The Week According to Sean Dilley

Broadcaster and general nuisance Sean Dilley gives his take on the week in politics.

The term "Ballsing up the economy" has been bandied about by some Tories for a while but now Ed Miliband appears to sympathise as Labour insiders say the Shadow Chancellor's been given until next autumn conference season to come up with a credible economic plan – a bit of Westminster gossip the prime minister referred to with some glee during the final PMQs of 2013.

The exchange, which came hours after the story emerged would not have been out of place in a pre-school lunch break punch-up but a clearly pained Ed Balls sat two and a half sword lengths in front of the PM gesticulating wildly – replacing his usual wave of the hand in a flat lining motion – hardly fitting with news of 99,000 fewer unemployed people and with an economy which contrary to Labour's predictions is growing – with a flick down of his hand that would look more at home in an MC Hammer rap video. Anyway, in a no nonsense counter-strike, the PM hit back, calling him a "turkey".

For those not in 'the bubble', it's absolutely true that PMQs is a choreographed act of theatre, I've written about it many times, but for the avoidance of doubt, David Cameron and Ed Balls really do get on like… well Ed Miliband and Ed Balls I suppose.


The conviction of Lee Rigby's killers who's names have deliberately been omitted from this article sends a clear reminder to all of us in political circles and beyond that there are people living in our communities who wish to do us harm.

Some extreme commentators will of course fail to distinguish sufficiently between Islam and, to quote the prime minister, the sort of "perverted" version of Islam practiced by the Woolwich butchers.

The conclusion of the Trial will free us up to say what we think – and by all means enjoy the freedom this brings but spare a thought for those men and women in our intelligence services and indeed from all mainstream political parties who have to address very real security threats within the UK with freedom. It is an impossible job to get right, but since terrorists by their nature want to restrict our freedom, we mustn't do the job for them. The sagacious Benjamin Franklin perhaps said it best when he warned "those who would trade freedom with security will lose both and deserve neither".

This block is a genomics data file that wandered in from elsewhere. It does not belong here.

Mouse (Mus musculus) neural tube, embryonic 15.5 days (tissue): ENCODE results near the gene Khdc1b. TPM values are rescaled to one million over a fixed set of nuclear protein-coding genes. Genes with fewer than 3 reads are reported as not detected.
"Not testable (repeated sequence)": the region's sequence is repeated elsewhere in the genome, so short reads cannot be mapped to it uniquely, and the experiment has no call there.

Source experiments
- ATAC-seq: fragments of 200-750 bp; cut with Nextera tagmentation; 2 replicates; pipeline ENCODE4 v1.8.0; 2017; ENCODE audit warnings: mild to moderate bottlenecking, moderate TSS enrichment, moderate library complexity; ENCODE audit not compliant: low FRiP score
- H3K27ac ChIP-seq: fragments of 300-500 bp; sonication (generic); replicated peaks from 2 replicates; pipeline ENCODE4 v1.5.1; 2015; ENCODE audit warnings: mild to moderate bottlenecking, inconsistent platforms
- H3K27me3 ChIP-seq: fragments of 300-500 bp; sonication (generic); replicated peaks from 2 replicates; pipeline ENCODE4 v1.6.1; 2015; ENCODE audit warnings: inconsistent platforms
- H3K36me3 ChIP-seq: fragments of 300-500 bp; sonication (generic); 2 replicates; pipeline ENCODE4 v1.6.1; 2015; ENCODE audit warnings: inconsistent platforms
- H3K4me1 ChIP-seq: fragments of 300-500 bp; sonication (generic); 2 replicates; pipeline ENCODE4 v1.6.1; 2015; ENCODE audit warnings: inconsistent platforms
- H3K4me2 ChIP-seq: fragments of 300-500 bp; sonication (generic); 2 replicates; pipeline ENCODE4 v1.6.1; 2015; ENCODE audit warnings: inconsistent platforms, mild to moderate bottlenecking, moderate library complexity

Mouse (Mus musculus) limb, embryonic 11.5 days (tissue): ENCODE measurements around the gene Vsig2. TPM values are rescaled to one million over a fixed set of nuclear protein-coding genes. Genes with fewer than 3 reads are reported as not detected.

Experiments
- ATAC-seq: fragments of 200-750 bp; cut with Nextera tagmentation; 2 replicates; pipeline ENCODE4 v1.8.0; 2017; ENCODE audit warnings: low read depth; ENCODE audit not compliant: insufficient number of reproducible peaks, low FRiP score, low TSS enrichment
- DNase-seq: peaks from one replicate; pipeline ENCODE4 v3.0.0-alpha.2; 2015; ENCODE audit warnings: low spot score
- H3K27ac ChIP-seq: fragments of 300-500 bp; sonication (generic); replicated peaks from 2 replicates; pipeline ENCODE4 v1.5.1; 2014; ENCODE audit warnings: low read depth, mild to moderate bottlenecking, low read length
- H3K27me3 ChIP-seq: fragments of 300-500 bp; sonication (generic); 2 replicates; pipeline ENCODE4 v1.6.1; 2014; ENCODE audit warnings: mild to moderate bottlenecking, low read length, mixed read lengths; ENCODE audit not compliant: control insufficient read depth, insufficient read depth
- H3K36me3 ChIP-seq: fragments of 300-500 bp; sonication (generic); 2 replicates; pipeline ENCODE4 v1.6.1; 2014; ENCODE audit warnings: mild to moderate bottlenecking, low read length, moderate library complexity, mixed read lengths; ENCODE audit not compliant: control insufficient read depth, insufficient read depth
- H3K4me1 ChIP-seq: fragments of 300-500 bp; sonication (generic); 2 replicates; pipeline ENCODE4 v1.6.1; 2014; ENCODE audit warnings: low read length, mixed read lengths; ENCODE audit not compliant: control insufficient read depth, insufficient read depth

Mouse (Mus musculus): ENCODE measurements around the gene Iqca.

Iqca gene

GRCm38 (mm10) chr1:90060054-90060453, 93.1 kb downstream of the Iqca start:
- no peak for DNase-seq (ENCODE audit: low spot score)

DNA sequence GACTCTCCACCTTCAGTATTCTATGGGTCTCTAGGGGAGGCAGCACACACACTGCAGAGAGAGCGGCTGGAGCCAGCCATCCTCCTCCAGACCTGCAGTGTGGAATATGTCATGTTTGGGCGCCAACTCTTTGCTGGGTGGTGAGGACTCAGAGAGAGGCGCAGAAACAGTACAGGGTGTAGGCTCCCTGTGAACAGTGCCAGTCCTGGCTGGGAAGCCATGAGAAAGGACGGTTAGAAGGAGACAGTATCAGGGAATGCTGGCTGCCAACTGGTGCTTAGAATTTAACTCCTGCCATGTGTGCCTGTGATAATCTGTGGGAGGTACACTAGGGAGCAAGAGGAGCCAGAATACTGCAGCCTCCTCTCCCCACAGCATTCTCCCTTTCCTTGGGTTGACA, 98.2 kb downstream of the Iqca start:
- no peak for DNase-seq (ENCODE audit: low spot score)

If you want to be seen, stand up. If you want to be heard, speak up, and if you want to be respected, shut up.

Advice that could almost be tailor made for convicted expenses cheat Lord Hanningfield who this week described a Mirror investigation in to his parliamentary attendance as "a storm in a teacup".

Peers are not supposed to be paid a salary for their duties in the Lords – instead they may claim an unchecked allowance of £300 for each day they enter the Chamber – an antiquated system that frankly needs changing – but one might have thought that the expense cheating Peer may be slightly more magnanimous when confronted with evidence that he had spent an average of 40 minutes in the Lords over the month he was being tracked by the tabloid.

But rather than saying nothing, or saying very little, the former Chief Executive of Essex County Council defended pocketing the tax free £5,700 that month in a move that would have had comical Ali blushing with embarrassment by complaining that the system had effectively short-changed him on days he arrived at the Lords too late to clock in to the Chamber.

For a moment I was thinking he was a chiselling Charlie but around 600 other Peers have also got their noses in the trough according to the 73 year-old pig farmer.


One can only imagine Fletcher and Godpa having a dam good laugh while they serve their 'porridge' at HMP Slade as the thorny topic of votes for prisoners continues to create headaches for government – or more accurately the UK's selective membership of the European Court of Human Rights (ECHR) is beginning to come to a head.

Remember the controversy last year when the ECHR said the UK could not simply ignore it's ruling that it is unlawful to deny all prisoners the vote? Well that's predictably back on the table as a cross party committee of MPs and Peers says prisoners serving less than a year and those coming to their final six months in custody should be entitled to vote.

The unique thing about this story is that the notion of prisoners being entitled to vote, while inflammatory is very much a side-show to the question of the UK's sovereignty versus the reality that most of our laws are made by unelected Commissioners in Europe – don't read any political view in this assertion since it's simply a fact.

Now I was scratching my head when I wondered how the government could adopt the cross-party committee's recommendations when David Cameron has previously ruled out allowing prisoners to vote protesting the notion makes him "physically sick" but then I remembered how he said he would eliminate the structural deficit by 2015 and that there would never be a third runway and thought to myself, yes Mr Cameron, you turn if you want to.

In politics, anything's possible.